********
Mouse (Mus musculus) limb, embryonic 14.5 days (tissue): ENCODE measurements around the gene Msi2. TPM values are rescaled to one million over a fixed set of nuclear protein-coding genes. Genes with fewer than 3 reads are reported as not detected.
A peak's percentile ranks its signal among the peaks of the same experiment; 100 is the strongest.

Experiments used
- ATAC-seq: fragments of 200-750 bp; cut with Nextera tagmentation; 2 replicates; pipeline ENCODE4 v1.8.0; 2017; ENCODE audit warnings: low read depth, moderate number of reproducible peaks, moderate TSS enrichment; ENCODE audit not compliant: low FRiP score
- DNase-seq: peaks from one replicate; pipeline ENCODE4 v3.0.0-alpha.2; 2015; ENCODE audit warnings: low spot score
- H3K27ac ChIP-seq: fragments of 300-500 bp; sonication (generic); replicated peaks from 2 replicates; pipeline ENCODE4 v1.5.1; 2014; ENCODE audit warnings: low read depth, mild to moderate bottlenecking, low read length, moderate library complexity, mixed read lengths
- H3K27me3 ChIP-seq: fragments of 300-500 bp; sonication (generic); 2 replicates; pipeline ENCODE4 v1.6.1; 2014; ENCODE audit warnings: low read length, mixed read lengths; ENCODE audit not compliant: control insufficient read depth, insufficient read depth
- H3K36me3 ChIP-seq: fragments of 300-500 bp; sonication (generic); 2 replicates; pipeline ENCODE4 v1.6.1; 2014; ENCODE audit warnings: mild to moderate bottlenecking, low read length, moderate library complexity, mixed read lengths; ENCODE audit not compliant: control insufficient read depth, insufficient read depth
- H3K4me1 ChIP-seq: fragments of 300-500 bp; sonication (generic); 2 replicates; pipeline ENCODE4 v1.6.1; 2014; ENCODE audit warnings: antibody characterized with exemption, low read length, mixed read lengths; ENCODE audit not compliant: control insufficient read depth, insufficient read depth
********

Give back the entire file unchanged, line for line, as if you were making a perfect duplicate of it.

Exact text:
Mouse (Mus musculus) limb, embryonic 14.5 days (tissue): ENCODE measurements around the gene Msi2. TPM values are rescaled to one million over a fixed set of nuclear protein-coding genes. Genes with fewer than 3 reads are reported as not detected.
A peak's percentile ranks its signal among the peaks of the same experiment; 100 is the strongest.

Experiments used
- ATAC-seq: fragments of 200-750 bp; cut with Nextera tagmentation; 2 replicates; pipeline ENCODE4 v1.8.0; 2017; ENCODE audit warnings: low read depth, moderate number of reproducible peaks, moderate TSS enrichment; ENCODE audit not compliant: low FRiP score
- DNase-seq: peaks from one replicate; pipeline ENCODE4 v3.0.0-alpha.2; 2015; ENCODE audit warnings: low spot score
- H3K27ac ChIP-seq: fragments of 300-500 bp; sonication (generic); replicated peaks from 2 replicates; pipeline ENCODE4 v1.5.1; 2014; ENCODE audit warnings: low read depth, mild to moderate bottlenecking, low read length, moderate library complexity, mixed read lengths
- H3K27me3 ChIP-seq: fragments of 300-500 bp; sonication (generic); 2 replicates; pipeline ENCODE4 v1.6.1; 2014; ENCODE audit warnings: low read length, mixed read lengths; ENCODE audit not compliant: control insufficient read depth, insufficient read depth
- H3K36me3 ChIP-seq: fragments of 300-500 bp; sonication (generic); 2 replicates; pipeline ENCODE4 v1.6.1; 2014; ENCODE audit warnings: mild to moderate bottlenecking, low read length, moderate library complexity, mixed read lengths; ENCODE audit not compliant: control insufficient read depth, insufficient read depth
- H3K4me1 ChIP-seq: fragments of 300-500 bp; sonication (generic); 2 replicates; pipeline ENCODE4 v1.6.1; 2014; ENCODE audit warnings: antibody characterized with exemption, low read length, mixed read lengths; ENCODE audit not compliant: control insufficient read depth, insufficient read depth